Motor insurance premiums are set to rise by 25pc over the next year, a representative body for the industry said.
Over the past 12 months premiums had gone up 24pc, and were due to go up by the same level in the next year, Insurance Ireland said.
This would see a typical €600 comprehensive policy rise by €300 over two years.
Insurance Ireland blamed higher claims, as it launched a new report calling for various measures to lower personal injury awards in a bid to stop the surge in premiums.
But it denies it is using excuses around higher injury claims to justify massive rises in premiums, with consumers providing a "back-door bailout" for an industry that has been mismanaged.
Head of Insurance Ireland Kevin Thompson said: "We can only see further upward pressure on premiums."
Asked about the 24pc increase in motor premiums last year, he added: "We could see the same again next year."
He said insurers lost €242m collectively between 2010 and 2014, and inflation in claims was rising at a dramatic rate.
Insurance Ireland said the average level of Circuit Court award was up 14pc last year, with the average High Court award 34pc higher.
Mr Thompson said vehicle insurance premiums had been at unsustainable levels up to now.
And he claimed solicitors were encouraging people to reject awards from the Injuries Board and take a court case instead. He said 60pc of litigation claims goes on legal costs.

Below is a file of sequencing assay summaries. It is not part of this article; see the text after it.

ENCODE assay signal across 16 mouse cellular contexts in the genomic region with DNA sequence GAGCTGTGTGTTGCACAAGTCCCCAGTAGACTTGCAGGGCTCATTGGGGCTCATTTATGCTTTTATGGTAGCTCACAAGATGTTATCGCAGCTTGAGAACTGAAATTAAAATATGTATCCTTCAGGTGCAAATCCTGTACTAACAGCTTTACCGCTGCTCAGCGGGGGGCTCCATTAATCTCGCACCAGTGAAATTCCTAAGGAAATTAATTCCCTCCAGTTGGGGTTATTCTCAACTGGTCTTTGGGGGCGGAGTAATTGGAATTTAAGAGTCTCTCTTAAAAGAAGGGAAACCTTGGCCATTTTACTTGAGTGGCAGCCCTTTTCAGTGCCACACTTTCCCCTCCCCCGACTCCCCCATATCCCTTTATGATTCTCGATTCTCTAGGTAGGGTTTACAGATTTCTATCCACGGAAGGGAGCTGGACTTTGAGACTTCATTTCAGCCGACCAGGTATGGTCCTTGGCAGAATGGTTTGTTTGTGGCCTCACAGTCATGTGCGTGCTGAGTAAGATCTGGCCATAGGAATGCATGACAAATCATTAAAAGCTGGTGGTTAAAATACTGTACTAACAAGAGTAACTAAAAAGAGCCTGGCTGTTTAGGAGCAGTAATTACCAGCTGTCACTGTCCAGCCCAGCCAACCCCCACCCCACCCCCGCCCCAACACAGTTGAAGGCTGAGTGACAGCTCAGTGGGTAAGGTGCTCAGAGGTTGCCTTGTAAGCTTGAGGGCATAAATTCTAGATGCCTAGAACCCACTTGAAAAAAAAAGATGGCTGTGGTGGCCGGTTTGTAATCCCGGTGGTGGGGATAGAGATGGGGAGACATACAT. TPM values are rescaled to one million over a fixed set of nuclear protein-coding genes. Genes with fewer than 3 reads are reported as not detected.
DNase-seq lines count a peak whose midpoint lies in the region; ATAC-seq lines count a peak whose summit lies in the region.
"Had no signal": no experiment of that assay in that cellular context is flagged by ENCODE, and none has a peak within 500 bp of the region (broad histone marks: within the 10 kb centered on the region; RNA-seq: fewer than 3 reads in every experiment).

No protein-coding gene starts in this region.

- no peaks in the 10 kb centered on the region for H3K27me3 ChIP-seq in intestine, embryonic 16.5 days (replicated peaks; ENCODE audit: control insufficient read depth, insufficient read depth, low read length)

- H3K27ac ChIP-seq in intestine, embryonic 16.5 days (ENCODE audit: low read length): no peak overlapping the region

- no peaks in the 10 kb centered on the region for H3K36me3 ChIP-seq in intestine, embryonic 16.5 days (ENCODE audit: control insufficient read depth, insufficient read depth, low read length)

Lawyers' fees are not paid when there is an Injuries Board award made. Insurance Ireland said claimants were advised by lawyers to fail to turn up for a medical examination, and were refusing to provide information on loss of earnings.
This means the Injuries Board cannot make an award. Personal injury claims have to first go through the Injuries Board before a court case can be taken. "Approximately 40pc of Injuries Board awards are rejected by claimants, partly because some solicitors adopt a policy of non-co-operation," Insurance Ireland said.
Mr Thompson rejected criticism of insurers from the Injuries Board that the high level of premium rises were unjustified. Asked if the insurance industry was seeking a back-door bailout for its own mistakes by hiking premiums, Mr Thompson denied this.
"We are not just laying all the cost back on the consumer. Insurance companies have taken their own actions as well," he said. RSA, Liberty and FBD are in the process of laying off staff.
Mr Thompson said insurance fraud added a further €100m a year to overall motor insurance costs, which equates to €50 on the average motor premium.
He questioned the recent ruling on Setanta Ireland, which found that the industry-funded Motor Insurance Bureau of Ireland was liable to cover the costs of claims against the company.